So what can actually possibly go home can that and I would like to highlight a couple of things. So in the first phase, talking to customers, it is quite interesting that we sometimes assume that we know what the problem is. And we just jump into the next phase and build the solution without really really understanding what the problem is. So, or we have some assumptions, what the customers want, and which are just jump into the development phase, a prototype phase chooses all the reasons, also, the prototype and development phase that they would like to give us an example. Also as a result of not really understanding what the problem is. So lack of requirements for the prototype phase, or very customer requirements, as well as in the while implementing the solution. We end up with technical problems, integration issues, or we figure out that actually, it is more complex than we estimated in the beginning. common shoes also related to dependencies, shorter teams, and all these problems cause this pour to actually take longer than estimated.
So if we look into the goals and people involved in this process, usually what we see is that customers that are represented by project managers that talk to customers, UX, designers, marketing, team sales, customer success teams, they are heavily involved in these phases, right? And while in the prototype phase, you'll see more development teams, such as engineering, data science, analysts, machine learning engineers, as well. And then also in the implementation phase, the development team. And then finally, when we launch the product, then we have the marketing of the communications to the release process. Right? But if we think about the challenges that we had, and how the roles are traditionally involved in this process, can we make something out of it? Maybe can we change the way that we work? So we solve some of those challenges? So I've proposed a new way of working. So if we think about all the people involved initially, we have customers and identify the problem.
It is not really a big shift, but this intelligence light, what I'm proposing, so actually, we are all involved in the process, but we contribute in different ways and in some of these steps, we contribute more and other stuff, we contribute it in different ways as poor as for example giving goods. So now you might wonder, okay, so in the prototype phase development phase, how can the other role can actually contribute? And they'd like to give some examples because it's actually a very difficult question. So for example, in this phase of data science, for example, working on the prototype, it is quite helpful to have some feedback, even in terms of choosing the right metrics to measure success or even to keep track of any integration issues.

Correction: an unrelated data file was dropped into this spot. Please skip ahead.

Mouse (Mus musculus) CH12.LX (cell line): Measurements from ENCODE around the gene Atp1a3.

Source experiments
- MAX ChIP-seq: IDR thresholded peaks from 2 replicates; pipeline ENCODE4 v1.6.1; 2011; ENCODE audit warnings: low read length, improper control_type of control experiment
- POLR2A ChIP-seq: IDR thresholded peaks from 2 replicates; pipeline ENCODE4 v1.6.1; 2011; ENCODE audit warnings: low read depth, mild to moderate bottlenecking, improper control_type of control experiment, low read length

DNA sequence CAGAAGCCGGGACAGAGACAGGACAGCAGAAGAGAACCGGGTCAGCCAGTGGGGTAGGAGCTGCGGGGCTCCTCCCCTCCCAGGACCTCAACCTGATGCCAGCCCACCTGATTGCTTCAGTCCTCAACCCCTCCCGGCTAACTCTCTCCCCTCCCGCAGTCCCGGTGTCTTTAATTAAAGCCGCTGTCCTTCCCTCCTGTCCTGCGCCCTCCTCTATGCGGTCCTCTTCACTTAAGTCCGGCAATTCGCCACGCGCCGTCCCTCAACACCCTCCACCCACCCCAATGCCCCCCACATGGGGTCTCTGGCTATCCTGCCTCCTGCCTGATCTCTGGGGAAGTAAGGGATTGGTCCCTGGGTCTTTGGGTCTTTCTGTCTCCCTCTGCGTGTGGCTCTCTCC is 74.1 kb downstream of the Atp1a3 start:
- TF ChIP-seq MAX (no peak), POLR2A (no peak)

So, we can make sure we reach our tagline and to launch the product, launch a new feature. And in the same way for engineering and the data teams, how can they contribute to the other phases that you shouldn't? They are not so active. So, in the first phase, for example, data science data analysts, they can help to filter data validating, for example, personas, identifying market trends, and then providing more information to stakeholders. So, we can actually understand the current business and the customer problem.
And as well as the last phase data science and data analysts, and also the team itself can be involved in listening and helping with some questions or understanding why customers are having questions. So know exactly what they have questions. So this is actually a way to pay for the whole process. And yes, so as I mentioned before, data sciences can be actually quite active across the whole process, across the whole development process. And, but I would like to go a little bit deeper into the details of how this works in practice. And I think it is also a good opportunity for professionals outside the development of technical error to understand how they can collaborate with data science, and how actually the sciences use it in different steps.
So I would like to start with a problem statement, right? So if we think more about the Trustpilot, business receives lots, tons of reviews on a daily basis. So how can we translate all those reveals all that data into actionable insights? So we have a given problem to solve.
So the next, the initial phase, as a mission is to understand the problem and understand who this customer is, right? And the traditional methodologies to understand we interview customers, we create personas to understand their journeys, which were traditionally reasons why the person has had that problem. And through customer surveys and through customer interviews, and then finally, we try to come up with a solution on how to solve that problem. So what I would like to share is how data science can contribute to that.